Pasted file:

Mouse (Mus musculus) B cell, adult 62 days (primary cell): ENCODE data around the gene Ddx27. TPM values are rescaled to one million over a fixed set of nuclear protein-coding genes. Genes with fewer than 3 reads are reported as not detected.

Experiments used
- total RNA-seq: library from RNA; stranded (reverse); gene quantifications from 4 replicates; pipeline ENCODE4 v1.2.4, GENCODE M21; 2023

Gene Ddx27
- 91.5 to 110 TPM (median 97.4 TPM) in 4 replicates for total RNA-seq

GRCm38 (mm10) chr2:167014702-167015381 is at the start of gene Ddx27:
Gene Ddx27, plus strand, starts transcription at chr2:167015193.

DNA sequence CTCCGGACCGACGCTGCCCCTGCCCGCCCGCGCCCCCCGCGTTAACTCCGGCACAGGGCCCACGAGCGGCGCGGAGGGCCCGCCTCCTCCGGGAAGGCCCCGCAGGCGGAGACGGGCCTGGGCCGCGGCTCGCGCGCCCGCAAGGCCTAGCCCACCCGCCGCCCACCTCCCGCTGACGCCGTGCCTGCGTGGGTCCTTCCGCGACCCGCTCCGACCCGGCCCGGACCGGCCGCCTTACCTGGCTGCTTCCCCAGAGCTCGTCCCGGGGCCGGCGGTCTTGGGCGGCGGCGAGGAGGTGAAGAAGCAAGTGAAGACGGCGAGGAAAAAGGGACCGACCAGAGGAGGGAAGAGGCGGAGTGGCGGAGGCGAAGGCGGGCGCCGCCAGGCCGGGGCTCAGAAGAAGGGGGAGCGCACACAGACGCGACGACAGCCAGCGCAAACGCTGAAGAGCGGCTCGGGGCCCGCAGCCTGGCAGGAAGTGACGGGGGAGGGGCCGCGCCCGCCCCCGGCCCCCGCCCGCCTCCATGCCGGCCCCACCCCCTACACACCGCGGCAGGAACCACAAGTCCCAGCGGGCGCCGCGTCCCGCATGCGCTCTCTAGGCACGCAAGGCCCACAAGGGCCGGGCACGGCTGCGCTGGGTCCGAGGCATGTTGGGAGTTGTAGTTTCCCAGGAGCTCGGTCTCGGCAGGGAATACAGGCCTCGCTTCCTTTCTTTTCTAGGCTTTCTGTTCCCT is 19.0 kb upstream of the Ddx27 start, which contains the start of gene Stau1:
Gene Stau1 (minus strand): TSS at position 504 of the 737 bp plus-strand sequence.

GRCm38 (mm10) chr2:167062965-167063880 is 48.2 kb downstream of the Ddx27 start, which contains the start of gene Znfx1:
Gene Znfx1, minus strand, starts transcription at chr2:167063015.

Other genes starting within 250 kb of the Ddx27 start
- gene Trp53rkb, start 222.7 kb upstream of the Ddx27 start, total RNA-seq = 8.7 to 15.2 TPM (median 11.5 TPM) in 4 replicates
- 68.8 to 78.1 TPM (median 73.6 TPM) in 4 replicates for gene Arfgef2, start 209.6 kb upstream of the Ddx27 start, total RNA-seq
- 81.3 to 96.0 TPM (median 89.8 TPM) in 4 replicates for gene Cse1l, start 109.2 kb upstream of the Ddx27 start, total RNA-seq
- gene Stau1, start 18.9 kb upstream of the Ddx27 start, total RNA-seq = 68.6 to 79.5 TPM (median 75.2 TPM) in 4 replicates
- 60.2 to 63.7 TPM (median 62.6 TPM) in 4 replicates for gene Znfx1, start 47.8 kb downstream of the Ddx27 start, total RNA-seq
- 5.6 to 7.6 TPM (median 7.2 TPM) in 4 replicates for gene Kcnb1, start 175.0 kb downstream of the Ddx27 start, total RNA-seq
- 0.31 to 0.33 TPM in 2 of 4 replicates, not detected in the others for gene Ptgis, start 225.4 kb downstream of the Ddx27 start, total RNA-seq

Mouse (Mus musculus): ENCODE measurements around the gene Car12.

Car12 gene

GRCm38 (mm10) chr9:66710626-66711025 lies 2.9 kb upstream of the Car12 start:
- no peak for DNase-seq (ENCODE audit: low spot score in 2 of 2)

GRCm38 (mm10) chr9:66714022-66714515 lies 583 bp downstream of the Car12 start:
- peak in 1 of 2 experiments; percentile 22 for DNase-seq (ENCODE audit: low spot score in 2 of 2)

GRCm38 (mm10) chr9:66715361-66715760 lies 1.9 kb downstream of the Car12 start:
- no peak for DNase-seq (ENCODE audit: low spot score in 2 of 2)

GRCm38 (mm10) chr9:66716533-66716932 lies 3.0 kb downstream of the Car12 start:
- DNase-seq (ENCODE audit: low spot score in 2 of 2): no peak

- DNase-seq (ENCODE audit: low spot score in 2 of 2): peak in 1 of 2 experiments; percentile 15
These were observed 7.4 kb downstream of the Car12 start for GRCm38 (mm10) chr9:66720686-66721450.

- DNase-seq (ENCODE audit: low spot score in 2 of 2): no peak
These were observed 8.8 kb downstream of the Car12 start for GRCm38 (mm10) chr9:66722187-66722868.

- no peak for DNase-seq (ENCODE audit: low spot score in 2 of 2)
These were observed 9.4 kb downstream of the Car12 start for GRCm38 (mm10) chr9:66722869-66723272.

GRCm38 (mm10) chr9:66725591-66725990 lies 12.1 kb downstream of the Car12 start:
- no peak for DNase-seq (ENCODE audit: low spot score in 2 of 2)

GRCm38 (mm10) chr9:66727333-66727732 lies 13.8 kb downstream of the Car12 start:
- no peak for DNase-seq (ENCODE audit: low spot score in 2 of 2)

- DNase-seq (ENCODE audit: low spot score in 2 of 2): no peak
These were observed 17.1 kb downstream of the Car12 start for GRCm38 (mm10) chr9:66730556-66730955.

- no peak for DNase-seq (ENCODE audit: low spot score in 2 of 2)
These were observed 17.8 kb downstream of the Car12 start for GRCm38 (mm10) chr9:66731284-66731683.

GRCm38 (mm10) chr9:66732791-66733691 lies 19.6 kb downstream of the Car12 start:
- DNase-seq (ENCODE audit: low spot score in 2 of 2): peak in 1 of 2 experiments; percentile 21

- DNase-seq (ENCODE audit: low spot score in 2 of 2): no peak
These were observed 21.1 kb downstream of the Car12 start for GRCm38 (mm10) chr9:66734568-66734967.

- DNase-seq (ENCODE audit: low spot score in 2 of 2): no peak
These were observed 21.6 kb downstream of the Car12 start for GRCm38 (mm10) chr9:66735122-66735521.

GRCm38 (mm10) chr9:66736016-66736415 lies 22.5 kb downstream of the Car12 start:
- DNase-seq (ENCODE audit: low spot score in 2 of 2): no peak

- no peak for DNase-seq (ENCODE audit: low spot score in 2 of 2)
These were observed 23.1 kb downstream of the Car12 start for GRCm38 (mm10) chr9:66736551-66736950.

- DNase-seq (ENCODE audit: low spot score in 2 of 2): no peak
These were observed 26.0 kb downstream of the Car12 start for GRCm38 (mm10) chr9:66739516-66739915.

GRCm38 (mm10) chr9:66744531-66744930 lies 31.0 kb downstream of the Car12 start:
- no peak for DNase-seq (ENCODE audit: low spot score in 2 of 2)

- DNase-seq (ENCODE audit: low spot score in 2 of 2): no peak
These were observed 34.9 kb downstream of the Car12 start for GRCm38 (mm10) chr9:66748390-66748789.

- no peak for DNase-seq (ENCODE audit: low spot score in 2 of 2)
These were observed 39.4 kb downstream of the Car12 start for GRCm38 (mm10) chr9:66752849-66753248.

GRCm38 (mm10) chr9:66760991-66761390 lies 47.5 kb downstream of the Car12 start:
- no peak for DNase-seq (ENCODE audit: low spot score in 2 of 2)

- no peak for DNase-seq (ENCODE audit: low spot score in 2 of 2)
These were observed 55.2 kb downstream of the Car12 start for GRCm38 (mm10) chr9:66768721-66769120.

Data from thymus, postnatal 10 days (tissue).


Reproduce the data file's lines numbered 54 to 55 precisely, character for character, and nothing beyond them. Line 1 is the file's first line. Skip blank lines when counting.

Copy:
- DNase-seq (ENCODE audit: low spot score in 2 of 2): no peak
These were observed 26.0 kb downstream of the Car12 start for GRCm38 (mm10) chr9:66739516-66739915.